This is a digital diary of my creative adventures . Thank you so much for your interest , I am hoping through this website and blog I can share ideas, recipes and stories so that you too are inspired .
A creative life is a blessed life.
Happy World Cyanotype Day.
Cyanotype is an alternative photographic technique invented by John Herschel in the early 1800s. His niece, English botanist Anna Atkins, is regarded as one of the first female photographers’due to her photographic explorations and discoveries that contributed significantly to the evolution of photography. The cyanotype process involves placing objects, such as leaves , on paper coated with light-sensitive chemicals and then left in sunlight.
Botanists recognised the usefulness of the cyanotype technique for recording the details of plant structure and for capturing and recording information of fragile dried specimens. Atkins could make her significant contribution because she already had an extensive botanical collection, and had experience of botanical publication. She recorded and published many of her own specimens in her book: Photographs of British Algae: Cyanotype Impressions, which included more than four hundred photographs .
Atkins’s stunning botanical prints were the botanist’s means of understanding and settling a curiosity with her direct surrounds, thus creating a relationship and understanding with the natural world. I too engage the use of cyanotype processes to document and understand the unfamiliar natural surrounds I encounter in my travels and have been making cyanotypes on the rooftop garden at Kominatus Salihara where i am an artist in residence as a part of the Melbourne University Collaborative cross cultural exchange program.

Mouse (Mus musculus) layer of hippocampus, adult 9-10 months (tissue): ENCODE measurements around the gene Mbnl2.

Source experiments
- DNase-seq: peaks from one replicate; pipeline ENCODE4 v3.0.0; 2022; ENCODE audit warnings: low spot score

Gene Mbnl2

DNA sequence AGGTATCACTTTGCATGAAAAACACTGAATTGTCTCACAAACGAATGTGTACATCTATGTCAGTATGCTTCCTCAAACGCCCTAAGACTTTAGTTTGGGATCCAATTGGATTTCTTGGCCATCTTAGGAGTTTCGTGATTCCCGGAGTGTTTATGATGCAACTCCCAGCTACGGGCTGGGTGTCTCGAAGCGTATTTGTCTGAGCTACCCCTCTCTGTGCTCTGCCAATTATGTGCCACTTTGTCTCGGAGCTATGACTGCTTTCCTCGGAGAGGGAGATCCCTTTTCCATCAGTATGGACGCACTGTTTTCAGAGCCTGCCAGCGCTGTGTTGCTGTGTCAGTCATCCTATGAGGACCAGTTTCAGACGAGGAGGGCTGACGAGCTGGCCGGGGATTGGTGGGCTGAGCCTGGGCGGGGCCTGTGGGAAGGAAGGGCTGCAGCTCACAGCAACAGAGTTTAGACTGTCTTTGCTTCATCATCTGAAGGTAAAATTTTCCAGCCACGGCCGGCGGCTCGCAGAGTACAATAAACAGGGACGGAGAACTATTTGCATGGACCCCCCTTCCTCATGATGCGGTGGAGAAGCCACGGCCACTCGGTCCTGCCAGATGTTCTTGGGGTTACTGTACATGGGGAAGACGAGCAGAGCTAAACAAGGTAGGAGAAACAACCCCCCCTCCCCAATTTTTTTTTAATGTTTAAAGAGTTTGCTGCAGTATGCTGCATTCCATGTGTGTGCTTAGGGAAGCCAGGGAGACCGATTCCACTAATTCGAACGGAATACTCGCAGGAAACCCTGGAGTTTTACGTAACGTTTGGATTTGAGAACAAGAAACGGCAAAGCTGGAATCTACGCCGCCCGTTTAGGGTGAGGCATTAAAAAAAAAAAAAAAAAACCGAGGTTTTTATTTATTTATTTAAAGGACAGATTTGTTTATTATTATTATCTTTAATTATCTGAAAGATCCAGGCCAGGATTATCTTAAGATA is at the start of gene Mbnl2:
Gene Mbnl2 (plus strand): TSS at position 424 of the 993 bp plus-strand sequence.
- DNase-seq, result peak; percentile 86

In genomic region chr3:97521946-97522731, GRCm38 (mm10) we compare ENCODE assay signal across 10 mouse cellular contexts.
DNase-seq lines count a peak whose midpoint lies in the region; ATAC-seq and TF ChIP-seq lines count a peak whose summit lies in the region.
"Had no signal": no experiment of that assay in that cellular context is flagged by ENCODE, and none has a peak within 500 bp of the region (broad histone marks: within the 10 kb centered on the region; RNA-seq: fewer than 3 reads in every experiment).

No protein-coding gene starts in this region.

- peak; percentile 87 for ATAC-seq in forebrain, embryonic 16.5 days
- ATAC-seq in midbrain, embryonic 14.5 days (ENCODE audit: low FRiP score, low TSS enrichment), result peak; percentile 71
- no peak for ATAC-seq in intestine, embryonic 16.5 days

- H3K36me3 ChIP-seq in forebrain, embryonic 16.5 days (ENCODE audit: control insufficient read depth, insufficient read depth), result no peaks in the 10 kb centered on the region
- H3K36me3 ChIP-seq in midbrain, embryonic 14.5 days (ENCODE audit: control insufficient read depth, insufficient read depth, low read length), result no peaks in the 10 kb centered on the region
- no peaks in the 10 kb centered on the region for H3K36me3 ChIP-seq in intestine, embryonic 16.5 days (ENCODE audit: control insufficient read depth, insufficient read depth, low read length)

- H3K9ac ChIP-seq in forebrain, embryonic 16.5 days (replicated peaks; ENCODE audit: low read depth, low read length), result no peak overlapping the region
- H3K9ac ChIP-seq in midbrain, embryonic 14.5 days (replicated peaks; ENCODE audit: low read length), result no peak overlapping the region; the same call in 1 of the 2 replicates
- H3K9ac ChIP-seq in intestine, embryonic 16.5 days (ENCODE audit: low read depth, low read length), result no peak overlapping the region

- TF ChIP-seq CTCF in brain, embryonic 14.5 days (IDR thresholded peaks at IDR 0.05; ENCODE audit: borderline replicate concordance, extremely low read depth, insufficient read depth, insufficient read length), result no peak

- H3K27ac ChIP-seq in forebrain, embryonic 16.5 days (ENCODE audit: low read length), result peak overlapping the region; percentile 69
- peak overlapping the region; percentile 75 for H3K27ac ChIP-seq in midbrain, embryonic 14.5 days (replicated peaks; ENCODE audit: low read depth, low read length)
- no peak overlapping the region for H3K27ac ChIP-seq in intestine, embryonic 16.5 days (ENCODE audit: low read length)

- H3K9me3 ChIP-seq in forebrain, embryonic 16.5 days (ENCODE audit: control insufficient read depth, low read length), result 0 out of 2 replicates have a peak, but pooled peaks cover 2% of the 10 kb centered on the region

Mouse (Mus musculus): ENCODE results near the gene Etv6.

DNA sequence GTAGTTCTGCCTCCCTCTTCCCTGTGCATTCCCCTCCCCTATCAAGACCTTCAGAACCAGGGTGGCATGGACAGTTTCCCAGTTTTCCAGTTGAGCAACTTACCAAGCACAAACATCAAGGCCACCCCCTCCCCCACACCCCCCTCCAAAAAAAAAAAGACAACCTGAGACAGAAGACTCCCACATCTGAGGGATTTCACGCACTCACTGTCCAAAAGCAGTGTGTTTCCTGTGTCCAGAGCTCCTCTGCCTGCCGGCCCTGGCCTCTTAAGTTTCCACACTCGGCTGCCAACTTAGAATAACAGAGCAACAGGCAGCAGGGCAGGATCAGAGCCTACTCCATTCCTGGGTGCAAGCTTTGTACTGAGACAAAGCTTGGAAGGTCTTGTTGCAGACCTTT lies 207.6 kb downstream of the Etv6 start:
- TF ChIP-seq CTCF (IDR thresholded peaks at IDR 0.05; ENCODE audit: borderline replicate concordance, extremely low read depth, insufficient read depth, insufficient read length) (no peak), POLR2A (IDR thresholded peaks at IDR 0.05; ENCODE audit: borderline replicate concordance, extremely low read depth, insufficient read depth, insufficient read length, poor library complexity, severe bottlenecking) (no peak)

A series of samples on paper, silk and canvas resulted from this experimentation of making cyanotype prints with the leaves gathered i and objects made in Indonesia . Upon my return to Australia, I continued to experiment with these samples, as well as making new ones, dyeing these prints using plant dye baths from common Northern Territory plants such as eucalyptus and mangrove leaves.
City of Darwin launched the Febuary installment of their CITYLIFE Platform outdoor illuminated public art program with the opening of a new exhibition: Arafura Connect – from Mangroves to Mudflats. The exhibition is by local NT artist Aly de Groot and is comprised of 10 of her works which emulate the sea-life and coastal environments found in the proximity of the Arafura Sea, including Nightcliff Beach where she lives and Groote Eylandt where she works at the Anindilyakwa Art Centre.
“The works are about connecting to places, different and familiar. They result from my passion for protecting and preserving the sea habitat and marine life we are so lucky to be surrounded by” said de Groot.
Lord Mayor Kon Vatskalis was thrilled that the artworks wiere be on display across the city in the lead up to, and during the Arafura Games.
“This is a fantastic opportunity to extend the theme of the Arafura Games and really bring it to life in our public spaces .Aly’s work is a celebration of our beautiful Arafura coastline and we are proud to offer a platform to showcase these works to the community and to those who will be visiting our city during the games” said the Lord Mayor.
The opening event was held at the Foreshore Café, Casuarina Drive, Nightcliff on Febuary 10, 2019.
City of Darwin Council Alderman Robin Knox launched the event, which included a Welcome to Country by Larrakia Elder Bilawara Lee. The opening event also included the launch of a creative collaboration by local film producer Timothy Parish and Darwin music producer Gaia Osborne, who worked with the artist on a short film to present and promote the artworks. The 10 illuminated artworks were on show at The Mall, Chinatown Car Park and Nightcliff Pool, until May 2019.